Tropical Architecture in … Massachusetts

Jane Drew

From February to June 1961, Jane Drew took up a visiting professorship at MIT in Boston. Ostensibly this was to allow an uninterrupted period of work on the manuscript for Tropical Architecture in the Dry and Humid Zones (1964), yet it also allowed Drew to undertake lucrative television and radio interviews, and she toured Canada giving lectures in Montreal, Toronto, Winnipeg and Vancouver. Perhaps most significantly, the post enabled Drew to participate in the lively modernist architectural community in New England. She wrote to Maxwell Fry back in London:

‘I have seen everyone lunched with Gropius dined with Serge [Chermayeff], drinks with Sert breakfast with Gidion [sic]. Have started my class taken part in a jury with Kahn its all very stimulating and interesting and I am learning at quite a rate.’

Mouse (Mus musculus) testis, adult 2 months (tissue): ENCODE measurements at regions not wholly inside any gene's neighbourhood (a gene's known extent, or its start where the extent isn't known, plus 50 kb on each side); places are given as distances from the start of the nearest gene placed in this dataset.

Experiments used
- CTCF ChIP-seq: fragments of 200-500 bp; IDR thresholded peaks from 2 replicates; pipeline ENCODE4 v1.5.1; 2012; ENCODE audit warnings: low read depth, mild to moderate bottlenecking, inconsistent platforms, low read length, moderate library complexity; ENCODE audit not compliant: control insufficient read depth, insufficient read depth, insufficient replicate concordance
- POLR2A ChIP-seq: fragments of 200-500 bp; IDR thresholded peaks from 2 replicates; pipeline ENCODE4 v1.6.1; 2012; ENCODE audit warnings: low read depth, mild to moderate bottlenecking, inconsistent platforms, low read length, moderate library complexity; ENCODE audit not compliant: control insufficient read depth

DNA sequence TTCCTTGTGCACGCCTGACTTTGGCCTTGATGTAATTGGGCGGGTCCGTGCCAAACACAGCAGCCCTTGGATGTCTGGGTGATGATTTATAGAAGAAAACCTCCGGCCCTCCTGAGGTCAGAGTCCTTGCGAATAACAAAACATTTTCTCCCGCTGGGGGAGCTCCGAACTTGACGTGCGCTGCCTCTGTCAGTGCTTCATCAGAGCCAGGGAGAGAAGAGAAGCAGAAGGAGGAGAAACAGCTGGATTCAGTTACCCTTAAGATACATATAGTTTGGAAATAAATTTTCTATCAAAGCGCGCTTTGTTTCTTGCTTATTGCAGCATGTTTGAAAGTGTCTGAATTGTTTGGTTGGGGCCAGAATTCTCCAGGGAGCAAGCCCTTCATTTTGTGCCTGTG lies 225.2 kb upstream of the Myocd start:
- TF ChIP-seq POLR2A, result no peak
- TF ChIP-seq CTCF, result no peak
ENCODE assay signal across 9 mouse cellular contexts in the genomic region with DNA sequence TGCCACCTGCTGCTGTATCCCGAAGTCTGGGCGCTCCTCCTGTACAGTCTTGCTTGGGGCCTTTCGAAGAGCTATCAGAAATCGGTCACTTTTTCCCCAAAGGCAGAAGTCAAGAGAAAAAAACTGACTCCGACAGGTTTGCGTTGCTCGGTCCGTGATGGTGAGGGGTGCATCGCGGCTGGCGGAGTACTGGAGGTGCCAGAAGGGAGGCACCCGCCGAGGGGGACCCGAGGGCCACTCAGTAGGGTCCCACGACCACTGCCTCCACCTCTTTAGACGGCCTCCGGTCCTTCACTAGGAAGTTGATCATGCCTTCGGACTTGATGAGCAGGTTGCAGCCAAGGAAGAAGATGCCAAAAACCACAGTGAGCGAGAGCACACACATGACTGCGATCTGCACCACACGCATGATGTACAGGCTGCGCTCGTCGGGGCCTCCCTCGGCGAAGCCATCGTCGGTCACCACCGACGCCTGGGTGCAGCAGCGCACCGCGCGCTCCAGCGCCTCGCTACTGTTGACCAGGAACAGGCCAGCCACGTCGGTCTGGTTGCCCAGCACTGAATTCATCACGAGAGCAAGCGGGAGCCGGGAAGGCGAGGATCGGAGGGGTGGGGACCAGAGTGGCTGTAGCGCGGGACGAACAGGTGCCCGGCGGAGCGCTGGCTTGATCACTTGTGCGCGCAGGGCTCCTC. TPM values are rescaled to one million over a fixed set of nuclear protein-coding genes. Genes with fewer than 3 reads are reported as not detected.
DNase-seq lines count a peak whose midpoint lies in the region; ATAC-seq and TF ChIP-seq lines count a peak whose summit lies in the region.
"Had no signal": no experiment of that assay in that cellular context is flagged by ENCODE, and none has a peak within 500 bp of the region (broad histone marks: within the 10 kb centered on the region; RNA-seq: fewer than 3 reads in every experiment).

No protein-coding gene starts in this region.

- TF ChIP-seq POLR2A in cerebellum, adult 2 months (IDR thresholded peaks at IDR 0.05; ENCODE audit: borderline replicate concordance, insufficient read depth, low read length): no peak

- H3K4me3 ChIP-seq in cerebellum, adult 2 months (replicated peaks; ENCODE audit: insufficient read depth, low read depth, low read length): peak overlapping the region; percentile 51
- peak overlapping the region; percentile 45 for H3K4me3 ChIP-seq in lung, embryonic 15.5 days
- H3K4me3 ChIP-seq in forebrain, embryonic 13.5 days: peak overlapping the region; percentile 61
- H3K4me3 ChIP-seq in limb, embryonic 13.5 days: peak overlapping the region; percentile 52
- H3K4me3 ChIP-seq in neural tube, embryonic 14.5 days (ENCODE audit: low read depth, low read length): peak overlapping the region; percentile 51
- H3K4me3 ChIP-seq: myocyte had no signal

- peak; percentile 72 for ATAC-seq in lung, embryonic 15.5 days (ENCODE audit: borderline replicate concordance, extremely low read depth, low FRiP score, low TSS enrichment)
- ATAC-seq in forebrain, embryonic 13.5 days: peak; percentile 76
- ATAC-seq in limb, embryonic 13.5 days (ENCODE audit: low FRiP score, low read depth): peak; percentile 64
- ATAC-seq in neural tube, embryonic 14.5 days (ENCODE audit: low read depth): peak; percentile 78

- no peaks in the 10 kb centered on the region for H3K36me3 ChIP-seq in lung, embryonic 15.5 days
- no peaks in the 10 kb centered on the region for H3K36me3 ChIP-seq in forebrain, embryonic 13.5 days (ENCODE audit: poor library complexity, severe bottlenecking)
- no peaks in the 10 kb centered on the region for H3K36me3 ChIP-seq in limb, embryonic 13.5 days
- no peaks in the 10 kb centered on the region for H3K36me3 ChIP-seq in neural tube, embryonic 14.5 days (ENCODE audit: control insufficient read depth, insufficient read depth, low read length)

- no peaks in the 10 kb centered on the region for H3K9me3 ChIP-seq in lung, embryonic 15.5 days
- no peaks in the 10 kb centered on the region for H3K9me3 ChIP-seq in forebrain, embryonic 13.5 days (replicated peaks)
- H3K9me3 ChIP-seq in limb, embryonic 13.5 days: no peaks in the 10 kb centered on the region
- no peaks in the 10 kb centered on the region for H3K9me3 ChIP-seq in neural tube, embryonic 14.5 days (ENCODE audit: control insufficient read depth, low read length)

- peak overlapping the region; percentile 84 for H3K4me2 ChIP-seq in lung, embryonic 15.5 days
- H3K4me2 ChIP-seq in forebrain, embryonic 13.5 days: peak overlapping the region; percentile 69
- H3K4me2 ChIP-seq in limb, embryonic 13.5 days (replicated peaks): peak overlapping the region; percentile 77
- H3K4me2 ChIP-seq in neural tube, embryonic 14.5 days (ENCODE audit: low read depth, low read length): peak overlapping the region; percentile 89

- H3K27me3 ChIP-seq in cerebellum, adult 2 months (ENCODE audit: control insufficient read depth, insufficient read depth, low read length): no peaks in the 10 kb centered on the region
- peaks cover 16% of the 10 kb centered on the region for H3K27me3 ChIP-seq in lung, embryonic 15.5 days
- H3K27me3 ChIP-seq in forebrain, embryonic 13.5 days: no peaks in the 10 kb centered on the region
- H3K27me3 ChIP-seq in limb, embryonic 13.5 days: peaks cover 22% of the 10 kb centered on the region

She also worked with Eduardo Catalano (1917-2010), the Argentinian-born architect and a professor at MIT. Drew was perhaps already acquainted with him through his six-year post at the Architectural Association (AA) in London, which began in 1945. Their collaboration was an important one: Drew and Catalano established a MIT Tropical Architecture course using the AA’s Tropical Architecture programme as a model. Established by Fry and Drew in 1955, the AA course was the first of its kind  and the couple evidently saw it as a blueprint for other institutions to use and develop. At MIT Drew and Catalano did just that as Drew later wrote to Fry:

‘Catelanno [sic] and I have worked hard and produced a course on tropical architecture for M.I.T. very different from that at the A.A. and I think better but life has to evolve slowly.’

PhD Studentship ‘Envisioning the Indian City’ (ETIC)

If you would like to pursue a PhD  at Liverpool University that relates to our understanding of the Indian City, then please consider applying for this studentship (fees only).